Addressing Whiteness and Racism in Clinical Psychology: White Clinical Psychologists’ Experiences within Leadership

Prof Doc Thesis


Williams, N. 2022. Addressing Whiteness and Racism in Clinical Psychology: White Clinical Psychologists’ Experiences within Leadership. Prof Doc Thesis University of East London School of Psychology https://doi.org/10.15123/uel.8v54w
AuthorsWilliams, N.
TypeProf Doc Thesis
Abstract

The profession of Clinical Psychology, both in its past and present, has been greatly impacted by whiteness. Due to this, it is important to consider how whiteness affects Clinical Psychologist’s leadership within teams as, among many things, it will impact the staff they manage. As white Clinical Psychologists are the main benefactors of whiteness within the profession and are overrepresented in leadership positions, the study aimed to explore their experiences of addressing whiteness within their leadership roles.
Thirteen self-identified white Clinical Psychologists were interviewed on their experiences of addressing whiteness and racism in leadership and their experiences of barriers to and facilitators of examining whiteness and anti-racist leadership.
Interpretative Phenomenological Analysis identified three superordinate themes, each with its own sub-themes: ‘Life Being Ignorant is Less Painful’ (‘Whiteness Isn’t at the Forefront of My Mind’, ‘Too Uncomfortable to Confront Whiteness’); Careful, Shameful Conversations – ‘Treading on Eggshells’ (‘More Careful’, ‘More Shame and Guilt’); Don’t Know How to be Anti-Racist – ‘I Don’t Know What To Do’ (Burden on Racialised Staff as ‘Trainers’, ‘Not Doing Enough’, Rationalisations for a Lack of Change – ‘I’m Making Excuses Now’, Attempts to Encourage Change – ‘Working on Being Actively Anti-racist’).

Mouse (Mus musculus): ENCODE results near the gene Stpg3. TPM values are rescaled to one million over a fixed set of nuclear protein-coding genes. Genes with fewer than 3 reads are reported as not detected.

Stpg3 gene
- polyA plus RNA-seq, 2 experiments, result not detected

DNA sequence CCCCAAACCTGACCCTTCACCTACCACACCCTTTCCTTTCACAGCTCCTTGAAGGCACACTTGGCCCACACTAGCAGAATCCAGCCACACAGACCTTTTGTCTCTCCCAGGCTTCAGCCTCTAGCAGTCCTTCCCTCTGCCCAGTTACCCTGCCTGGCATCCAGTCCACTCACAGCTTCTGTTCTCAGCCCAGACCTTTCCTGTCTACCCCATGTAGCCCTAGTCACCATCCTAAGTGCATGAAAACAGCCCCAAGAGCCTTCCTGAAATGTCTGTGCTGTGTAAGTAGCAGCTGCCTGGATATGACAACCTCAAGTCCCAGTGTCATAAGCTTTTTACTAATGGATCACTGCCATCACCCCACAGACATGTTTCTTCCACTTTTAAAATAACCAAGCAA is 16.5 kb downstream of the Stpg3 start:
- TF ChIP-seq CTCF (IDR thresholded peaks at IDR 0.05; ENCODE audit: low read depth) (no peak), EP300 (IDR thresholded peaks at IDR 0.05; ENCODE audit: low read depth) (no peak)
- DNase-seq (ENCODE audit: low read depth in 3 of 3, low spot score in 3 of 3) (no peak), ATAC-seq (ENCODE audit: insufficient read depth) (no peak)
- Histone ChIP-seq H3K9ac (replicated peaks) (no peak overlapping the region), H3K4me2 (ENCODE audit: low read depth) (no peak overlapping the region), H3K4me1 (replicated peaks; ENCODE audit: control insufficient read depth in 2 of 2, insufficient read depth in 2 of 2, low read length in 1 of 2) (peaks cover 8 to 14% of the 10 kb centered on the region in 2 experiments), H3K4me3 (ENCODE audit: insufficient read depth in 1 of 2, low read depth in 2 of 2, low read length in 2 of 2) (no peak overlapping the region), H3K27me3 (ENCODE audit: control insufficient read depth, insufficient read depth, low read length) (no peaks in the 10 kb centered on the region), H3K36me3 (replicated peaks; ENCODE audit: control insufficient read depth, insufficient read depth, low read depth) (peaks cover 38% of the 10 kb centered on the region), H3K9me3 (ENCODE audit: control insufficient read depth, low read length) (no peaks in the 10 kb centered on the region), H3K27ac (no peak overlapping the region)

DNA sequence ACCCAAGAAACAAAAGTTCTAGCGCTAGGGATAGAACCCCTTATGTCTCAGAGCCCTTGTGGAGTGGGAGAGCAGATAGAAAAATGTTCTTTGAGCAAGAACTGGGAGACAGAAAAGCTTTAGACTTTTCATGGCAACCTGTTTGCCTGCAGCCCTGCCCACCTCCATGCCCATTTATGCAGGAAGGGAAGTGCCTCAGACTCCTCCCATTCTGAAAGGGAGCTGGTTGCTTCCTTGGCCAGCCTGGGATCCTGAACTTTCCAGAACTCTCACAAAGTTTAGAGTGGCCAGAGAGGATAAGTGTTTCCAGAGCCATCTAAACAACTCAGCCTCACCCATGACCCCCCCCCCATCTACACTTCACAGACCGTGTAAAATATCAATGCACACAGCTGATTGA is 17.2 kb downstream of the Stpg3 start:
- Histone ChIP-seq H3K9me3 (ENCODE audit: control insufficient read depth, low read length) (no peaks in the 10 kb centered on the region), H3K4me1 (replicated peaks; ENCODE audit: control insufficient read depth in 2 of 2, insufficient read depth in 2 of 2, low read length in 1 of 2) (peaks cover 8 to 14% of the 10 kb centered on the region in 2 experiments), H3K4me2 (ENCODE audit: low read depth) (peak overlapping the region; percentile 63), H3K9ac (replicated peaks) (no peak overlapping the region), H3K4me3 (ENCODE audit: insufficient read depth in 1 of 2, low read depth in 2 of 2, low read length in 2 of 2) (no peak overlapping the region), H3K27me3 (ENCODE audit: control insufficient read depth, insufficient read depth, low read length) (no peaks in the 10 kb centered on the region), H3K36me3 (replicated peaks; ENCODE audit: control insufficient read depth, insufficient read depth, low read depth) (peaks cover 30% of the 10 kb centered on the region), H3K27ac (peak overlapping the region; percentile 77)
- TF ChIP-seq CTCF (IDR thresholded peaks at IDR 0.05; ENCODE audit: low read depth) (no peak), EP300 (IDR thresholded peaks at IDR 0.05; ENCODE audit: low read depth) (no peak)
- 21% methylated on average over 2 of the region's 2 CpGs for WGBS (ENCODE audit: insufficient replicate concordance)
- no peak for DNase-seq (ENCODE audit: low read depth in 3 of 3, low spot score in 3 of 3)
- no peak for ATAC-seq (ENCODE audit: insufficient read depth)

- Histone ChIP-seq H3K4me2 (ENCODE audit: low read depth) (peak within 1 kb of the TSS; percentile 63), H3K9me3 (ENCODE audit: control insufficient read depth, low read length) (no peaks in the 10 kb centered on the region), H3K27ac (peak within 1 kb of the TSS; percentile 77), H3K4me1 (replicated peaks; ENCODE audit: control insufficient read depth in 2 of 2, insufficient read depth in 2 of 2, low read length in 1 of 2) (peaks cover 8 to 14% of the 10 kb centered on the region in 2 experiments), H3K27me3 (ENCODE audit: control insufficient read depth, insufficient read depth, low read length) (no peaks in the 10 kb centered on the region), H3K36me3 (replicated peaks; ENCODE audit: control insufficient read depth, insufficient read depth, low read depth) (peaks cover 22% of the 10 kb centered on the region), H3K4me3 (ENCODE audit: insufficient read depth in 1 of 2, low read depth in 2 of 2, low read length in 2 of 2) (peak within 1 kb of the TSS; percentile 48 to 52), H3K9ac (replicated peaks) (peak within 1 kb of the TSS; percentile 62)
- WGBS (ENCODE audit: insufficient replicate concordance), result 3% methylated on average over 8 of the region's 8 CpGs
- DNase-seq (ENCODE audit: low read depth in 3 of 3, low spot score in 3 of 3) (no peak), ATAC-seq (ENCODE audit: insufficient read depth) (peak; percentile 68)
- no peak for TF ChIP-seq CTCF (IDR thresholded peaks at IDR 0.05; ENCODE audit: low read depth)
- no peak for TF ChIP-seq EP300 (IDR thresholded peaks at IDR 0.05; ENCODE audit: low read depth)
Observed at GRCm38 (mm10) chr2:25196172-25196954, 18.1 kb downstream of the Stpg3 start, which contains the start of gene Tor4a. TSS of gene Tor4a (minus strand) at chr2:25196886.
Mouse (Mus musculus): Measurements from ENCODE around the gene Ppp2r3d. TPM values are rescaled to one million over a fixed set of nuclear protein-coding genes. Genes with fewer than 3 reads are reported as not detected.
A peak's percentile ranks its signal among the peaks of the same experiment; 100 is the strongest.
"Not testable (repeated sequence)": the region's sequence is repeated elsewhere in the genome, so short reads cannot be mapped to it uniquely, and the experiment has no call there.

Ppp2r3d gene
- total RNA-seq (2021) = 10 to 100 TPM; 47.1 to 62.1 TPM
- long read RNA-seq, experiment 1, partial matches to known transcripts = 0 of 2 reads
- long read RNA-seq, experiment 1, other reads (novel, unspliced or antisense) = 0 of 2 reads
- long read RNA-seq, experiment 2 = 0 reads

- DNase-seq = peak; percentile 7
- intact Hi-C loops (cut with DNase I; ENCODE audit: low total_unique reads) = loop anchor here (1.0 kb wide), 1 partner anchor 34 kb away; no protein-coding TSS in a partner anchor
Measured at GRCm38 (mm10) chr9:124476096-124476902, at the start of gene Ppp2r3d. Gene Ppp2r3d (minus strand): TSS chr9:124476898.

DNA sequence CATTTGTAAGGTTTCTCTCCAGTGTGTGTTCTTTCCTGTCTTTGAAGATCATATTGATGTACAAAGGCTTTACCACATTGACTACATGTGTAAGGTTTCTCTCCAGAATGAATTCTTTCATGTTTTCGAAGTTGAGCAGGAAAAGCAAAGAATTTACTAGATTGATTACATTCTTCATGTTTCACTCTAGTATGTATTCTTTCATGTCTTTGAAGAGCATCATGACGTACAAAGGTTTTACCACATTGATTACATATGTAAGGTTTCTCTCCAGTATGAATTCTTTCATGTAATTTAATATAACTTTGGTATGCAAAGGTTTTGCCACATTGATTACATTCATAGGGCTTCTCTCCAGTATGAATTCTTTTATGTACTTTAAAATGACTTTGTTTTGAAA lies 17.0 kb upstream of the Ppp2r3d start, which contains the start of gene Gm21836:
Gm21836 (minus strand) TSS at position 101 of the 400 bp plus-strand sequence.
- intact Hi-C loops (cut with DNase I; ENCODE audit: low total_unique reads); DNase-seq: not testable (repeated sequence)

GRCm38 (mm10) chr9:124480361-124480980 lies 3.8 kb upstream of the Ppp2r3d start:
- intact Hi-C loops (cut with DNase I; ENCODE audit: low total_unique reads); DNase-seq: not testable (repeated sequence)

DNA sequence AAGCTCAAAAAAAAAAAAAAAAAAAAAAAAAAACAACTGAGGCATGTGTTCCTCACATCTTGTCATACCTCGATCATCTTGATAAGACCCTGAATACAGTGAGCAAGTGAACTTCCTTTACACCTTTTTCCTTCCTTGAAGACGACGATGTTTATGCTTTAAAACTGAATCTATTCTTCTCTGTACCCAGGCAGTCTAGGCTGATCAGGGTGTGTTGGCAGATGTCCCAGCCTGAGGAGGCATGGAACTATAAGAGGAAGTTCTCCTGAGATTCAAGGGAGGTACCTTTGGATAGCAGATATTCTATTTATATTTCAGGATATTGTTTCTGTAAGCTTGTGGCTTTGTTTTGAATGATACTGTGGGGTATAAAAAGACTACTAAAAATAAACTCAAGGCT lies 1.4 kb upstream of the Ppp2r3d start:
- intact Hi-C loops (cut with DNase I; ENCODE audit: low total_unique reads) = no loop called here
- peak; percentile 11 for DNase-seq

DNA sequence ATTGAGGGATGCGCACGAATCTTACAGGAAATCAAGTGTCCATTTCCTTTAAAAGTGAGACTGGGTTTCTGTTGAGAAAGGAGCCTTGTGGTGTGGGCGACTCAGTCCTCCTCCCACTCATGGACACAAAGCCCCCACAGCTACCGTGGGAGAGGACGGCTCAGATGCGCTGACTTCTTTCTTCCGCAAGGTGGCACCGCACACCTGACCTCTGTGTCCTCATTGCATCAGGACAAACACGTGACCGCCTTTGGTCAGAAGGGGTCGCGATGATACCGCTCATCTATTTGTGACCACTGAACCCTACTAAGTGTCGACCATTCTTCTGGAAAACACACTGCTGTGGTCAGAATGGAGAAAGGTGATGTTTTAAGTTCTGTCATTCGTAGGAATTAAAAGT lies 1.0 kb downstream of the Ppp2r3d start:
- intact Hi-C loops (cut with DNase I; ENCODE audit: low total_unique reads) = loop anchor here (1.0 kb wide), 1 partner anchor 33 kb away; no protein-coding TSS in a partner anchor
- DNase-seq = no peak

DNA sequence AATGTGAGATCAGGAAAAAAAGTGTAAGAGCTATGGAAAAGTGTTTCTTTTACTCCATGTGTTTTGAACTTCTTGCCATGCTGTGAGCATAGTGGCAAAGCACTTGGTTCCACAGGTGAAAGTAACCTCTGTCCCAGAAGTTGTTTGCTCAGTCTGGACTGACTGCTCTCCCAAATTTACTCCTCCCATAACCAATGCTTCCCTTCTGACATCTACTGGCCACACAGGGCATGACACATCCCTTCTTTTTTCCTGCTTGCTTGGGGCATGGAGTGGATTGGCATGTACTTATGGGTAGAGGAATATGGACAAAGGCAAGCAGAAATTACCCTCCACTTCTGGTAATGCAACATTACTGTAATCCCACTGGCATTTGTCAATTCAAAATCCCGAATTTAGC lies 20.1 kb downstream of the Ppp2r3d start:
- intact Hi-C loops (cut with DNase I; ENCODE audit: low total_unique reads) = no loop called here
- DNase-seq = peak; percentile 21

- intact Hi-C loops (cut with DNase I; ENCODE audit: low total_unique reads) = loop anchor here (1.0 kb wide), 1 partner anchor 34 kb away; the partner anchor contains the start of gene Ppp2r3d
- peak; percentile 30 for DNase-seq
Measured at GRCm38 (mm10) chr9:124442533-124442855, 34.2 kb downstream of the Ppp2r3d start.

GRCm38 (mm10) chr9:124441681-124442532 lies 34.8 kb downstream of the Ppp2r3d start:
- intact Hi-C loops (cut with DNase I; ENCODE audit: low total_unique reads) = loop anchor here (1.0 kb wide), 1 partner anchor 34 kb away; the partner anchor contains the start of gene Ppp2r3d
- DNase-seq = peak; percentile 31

Barriers to and facilitators of addressing whiteness were discussed, and recommendations for the profession were made. It is hoped that the study’s findings may influence white Clinical Psychologists in leadership positions to examine whiteness within their roles and consider how whiteness affects colleagues. Through the examination of whiteness alongside recognising and harnessing their power and responsibility to address it, they can challenge the harmful status quo.

KeywordsClinical Psychology; Whiteness; Racism; Anti-Racism; Leadership
Year2022
PublisherUniversity of East London
Digital Object Identifier (DOI)https://doi.org/10.15123/uel.8v54w
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Publication dates
Online11 Jan 2023
Publication process dates
Submitted15 Aug 2022
Deposited11 Jan 2023
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